Re: [tsvwg] [Ecn-sane] Comments on L4S drafts

Dave Taht <> Fri, 19 July 2019 15:38 UTC

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From: Dave Taht <>
To: "De Schepper\, Koen \(Nokia - BE\/Antwerp\)" <>
Cc: Sebastian Moeller <>, "ecn-sane\" <>, "tsvwg\" <>
References: <> <> <> <> <> <> <> <> <> <> <> <> <> <> <> <> <>
Date: Fri, 19 Jul 2019 08:37:56 -0700
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Subject: Re: [tsvwg] [Ecn-sane] Comments on L4S drafts
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"De Schepper, Koen (Nokia - BE/Antwerp)"
<> writes:

> Hi Sebastian,
> To avoid people to read through the long mail, I think the main point I want to make is:
>  "Indeed, having common-Qs supported is one of my requirements. That's

It's the common-q with AQM **+ ECN** that's the sticking point. I'm
perfectly satisfied with the behavior of every ietf approved single
queued AQM without ecn enabled. Let's deploy more of those!

> why I want to keep the discussion on that level: is there consensus
> that low latency is only needed for a per flow FQ system with an AQM
> per flow?"

Your problem statement elides the ECN bit.

If there is any one point that I'd like to see resolved about L4S
vs SCE, it's having a vote on its the use of ECT(1) as an e2e

The poll I took in my communities (after trying really hard for years to
get folk to take a look at the architecture without bias), ran about
98% against the L4S usage of ect(1), in the lwn article and in every
private conversation since.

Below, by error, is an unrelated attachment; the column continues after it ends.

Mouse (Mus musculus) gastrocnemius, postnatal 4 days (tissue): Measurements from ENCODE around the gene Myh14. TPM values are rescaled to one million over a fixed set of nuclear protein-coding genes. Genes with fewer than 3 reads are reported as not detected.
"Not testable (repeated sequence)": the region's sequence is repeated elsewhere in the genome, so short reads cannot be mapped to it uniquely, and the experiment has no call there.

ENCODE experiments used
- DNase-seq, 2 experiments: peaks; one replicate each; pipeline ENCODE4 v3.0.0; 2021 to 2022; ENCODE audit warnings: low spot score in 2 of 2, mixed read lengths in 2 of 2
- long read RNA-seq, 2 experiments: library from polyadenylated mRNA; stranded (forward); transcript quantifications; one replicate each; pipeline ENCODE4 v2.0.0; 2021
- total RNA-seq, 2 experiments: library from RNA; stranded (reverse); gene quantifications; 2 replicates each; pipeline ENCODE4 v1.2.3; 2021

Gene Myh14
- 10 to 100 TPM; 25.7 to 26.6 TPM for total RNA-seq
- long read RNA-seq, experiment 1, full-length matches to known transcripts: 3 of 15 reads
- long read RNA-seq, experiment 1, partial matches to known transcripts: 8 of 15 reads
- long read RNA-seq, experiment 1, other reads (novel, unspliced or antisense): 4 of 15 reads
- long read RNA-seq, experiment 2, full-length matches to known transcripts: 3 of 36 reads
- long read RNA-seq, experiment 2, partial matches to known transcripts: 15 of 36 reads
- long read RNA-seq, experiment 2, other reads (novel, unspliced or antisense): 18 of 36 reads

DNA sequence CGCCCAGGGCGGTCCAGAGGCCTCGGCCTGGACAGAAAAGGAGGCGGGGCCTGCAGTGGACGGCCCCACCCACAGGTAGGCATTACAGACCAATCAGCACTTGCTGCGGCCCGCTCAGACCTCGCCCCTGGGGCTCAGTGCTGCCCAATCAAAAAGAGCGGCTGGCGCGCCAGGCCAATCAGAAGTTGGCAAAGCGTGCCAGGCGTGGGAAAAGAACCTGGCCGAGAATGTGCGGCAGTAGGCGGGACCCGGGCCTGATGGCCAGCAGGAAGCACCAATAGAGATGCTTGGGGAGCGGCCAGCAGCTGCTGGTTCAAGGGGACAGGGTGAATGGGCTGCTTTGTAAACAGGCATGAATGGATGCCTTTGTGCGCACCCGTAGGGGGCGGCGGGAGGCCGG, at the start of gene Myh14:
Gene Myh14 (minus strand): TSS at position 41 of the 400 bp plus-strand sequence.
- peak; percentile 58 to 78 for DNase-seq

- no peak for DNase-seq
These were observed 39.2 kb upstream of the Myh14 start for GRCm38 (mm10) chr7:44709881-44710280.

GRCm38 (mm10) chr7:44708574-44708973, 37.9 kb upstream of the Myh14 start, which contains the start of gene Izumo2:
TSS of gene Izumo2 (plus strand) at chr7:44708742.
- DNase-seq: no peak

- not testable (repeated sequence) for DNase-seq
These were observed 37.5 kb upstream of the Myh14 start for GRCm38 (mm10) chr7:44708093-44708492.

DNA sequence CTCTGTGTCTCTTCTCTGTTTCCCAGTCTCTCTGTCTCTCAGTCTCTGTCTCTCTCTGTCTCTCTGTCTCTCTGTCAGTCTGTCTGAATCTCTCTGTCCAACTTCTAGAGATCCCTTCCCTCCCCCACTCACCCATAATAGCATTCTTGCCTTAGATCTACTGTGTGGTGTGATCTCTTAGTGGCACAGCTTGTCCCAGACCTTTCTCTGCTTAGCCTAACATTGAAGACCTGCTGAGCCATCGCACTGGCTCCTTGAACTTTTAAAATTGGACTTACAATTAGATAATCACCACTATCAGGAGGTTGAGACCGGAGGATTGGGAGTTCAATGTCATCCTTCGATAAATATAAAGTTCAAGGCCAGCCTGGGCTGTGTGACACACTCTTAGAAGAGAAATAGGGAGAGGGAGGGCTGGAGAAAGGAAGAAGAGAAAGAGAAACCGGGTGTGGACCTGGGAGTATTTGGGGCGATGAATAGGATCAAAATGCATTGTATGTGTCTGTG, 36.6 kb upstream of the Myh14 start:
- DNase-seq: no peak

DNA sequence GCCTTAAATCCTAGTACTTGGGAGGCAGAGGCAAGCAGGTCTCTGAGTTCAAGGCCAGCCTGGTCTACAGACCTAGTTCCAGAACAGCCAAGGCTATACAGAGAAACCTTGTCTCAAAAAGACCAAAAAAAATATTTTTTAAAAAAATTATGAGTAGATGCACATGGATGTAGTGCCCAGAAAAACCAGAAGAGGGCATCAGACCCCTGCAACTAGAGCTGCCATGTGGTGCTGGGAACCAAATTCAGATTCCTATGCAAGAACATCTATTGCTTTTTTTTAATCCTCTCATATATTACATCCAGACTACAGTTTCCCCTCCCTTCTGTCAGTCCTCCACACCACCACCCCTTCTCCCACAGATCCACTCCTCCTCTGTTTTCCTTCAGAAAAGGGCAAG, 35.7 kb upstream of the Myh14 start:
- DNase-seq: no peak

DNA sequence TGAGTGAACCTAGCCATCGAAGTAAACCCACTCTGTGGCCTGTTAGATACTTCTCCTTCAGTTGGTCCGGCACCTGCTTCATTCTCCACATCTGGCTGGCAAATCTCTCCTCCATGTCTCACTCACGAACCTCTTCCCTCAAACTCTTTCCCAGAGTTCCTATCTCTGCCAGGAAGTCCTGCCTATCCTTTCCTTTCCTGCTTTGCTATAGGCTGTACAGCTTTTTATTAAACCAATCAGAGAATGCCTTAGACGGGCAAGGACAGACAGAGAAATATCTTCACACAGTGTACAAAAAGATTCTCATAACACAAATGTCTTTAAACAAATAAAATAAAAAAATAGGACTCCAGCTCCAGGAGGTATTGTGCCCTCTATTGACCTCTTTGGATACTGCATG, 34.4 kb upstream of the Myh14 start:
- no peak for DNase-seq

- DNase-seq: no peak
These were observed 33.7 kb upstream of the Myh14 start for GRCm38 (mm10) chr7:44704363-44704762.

The SCE proposal for this half a bit as an additional congestion
signal supplied by the aqm, is vastly superior.

If we could somehow create a neutral poll in the general networking
community outside the ietf (nanog, bsd, linux, dcs, bigcos, routercos,
ISPs small and large) , and do it much like your classic "vote for a
political measure" thing, with a single point/counterpoint section,
maybe we'd get somewhere.

> If there is this consensus, this means that we can use SCE and that
> from now on, all network nodes have to implement per flow queuing with
> an AQM per flow.

There is no "we" here, and this is not a binary set of choices.

In particular conflating "low latency" really confounds the subject
matter, and has for years. FQ gives "low latency" for the vast
majority of flows running below their fair share. L4S promises "low
latency" for a rigidly defined set of congestion controls in a
specialized queue, and otherwise tosses all flows into a higher latency
queue when one flow is greedy.

The "ultra low queuing latency *for all*" marketing claptrap that l4S
had at one point really stuck in my craw.

0) There is a "we" that likes L4S in all its complexity and missing
integrated running code that demands total ECN deployment on one
physical medium (so far), a change to the definition of ECN itself, and
uses up ect(1) e2e instead of a dscp.

1) There is a "we" that has a highly deployed fq+aqm that happens to
have an ECN response, that is providing some of the lowest latencies
ever seen, live on the internet, across multiple physical mediums.

With a backward compatible proposal to do better, that uses up ect(1) as
an additional congestion notifier by the AQM.

2) There is a VERY large (silent) majority that wants nothing to do with
ECN at all and long ago fled the ietf, and works on things like RTT and
other metrics that don't need anything extra at the IP layer.

3) There is a vastly larger majority that has never even heard of AQM,